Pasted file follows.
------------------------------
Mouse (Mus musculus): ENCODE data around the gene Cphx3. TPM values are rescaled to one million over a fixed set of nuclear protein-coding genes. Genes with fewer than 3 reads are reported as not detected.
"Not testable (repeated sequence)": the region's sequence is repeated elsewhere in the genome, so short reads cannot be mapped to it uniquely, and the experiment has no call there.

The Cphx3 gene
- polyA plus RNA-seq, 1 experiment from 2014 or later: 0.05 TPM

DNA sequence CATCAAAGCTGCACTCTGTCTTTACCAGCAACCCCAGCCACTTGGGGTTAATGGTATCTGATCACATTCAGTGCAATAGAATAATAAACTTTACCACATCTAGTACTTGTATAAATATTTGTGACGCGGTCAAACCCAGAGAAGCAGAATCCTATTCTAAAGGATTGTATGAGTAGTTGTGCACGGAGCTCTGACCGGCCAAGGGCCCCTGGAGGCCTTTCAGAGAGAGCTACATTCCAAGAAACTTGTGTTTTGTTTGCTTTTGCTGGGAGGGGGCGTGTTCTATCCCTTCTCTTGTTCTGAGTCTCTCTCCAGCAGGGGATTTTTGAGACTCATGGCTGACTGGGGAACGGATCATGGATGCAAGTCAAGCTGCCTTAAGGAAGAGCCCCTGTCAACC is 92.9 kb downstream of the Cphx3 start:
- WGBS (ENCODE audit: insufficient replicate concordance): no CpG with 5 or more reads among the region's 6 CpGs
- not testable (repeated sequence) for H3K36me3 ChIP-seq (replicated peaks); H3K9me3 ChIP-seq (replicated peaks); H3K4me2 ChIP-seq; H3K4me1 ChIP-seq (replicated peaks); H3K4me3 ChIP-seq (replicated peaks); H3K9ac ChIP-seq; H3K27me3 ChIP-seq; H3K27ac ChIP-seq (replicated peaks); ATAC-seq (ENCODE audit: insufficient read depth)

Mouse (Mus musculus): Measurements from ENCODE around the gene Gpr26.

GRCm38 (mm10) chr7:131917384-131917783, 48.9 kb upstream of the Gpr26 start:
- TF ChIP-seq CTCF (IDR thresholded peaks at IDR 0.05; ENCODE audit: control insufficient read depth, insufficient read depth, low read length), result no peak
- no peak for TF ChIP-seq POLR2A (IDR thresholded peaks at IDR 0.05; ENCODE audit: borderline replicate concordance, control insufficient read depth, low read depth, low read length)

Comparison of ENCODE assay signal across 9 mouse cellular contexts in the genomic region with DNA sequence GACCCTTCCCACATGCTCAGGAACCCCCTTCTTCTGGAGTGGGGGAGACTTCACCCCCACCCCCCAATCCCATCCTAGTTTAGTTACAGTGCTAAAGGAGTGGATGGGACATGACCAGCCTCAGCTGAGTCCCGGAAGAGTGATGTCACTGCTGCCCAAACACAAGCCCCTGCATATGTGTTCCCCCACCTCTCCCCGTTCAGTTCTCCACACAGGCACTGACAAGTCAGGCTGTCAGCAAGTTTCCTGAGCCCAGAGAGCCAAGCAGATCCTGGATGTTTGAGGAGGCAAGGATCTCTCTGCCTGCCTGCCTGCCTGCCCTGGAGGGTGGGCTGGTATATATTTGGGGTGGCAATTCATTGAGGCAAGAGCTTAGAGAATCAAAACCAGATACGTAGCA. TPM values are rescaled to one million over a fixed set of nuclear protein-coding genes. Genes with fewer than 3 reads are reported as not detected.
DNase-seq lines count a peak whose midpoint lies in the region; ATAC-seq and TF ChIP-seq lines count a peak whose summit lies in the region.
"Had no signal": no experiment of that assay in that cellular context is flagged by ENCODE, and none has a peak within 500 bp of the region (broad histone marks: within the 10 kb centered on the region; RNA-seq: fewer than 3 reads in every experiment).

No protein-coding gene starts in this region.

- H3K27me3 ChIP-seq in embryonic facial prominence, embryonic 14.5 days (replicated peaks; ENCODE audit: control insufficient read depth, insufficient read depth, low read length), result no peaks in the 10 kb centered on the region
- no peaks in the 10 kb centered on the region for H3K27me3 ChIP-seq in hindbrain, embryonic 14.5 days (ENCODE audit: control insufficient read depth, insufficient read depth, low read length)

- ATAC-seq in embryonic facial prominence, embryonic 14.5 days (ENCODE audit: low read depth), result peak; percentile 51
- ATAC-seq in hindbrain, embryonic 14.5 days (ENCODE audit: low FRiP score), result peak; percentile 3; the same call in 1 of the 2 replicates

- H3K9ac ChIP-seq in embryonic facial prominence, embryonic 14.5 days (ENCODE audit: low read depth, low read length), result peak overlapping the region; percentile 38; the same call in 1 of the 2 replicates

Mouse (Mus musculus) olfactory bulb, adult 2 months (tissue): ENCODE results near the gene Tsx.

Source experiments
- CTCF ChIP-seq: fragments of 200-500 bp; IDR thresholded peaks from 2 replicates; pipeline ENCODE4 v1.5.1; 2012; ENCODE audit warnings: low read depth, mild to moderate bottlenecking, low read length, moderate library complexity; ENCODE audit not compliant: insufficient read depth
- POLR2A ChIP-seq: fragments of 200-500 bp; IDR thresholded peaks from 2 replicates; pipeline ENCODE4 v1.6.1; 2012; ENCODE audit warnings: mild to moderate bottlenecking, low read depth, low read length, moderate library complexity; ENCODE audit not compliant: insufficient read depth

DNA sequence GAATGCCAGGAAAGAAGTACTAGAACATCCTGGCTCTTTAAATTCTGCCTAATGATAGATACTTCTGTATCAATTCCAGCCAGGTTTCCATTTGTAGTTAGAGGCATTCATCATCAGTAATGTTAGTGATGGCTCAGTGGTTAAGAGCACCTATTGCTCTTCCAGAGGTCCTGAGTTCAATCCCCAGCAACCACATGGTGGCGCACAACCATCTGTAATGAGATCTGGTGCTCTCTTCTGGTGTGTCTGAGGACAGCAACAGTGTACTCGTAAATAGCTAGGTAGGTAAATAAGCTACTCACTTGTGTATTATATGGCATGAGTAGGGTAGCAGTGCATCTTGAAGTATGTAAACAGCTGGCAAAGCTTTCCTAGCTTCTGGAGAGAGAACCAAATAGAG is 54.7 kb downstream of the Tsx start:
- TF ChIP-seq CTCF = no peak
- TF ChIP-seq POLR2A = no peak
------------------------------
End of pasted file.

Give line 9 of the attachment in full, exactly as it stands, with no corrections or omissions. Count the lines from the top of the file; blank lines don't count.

GRCm38 (mm10) chr7:131917384-131917783, 48.9 kb upstream of the Gpr26 start: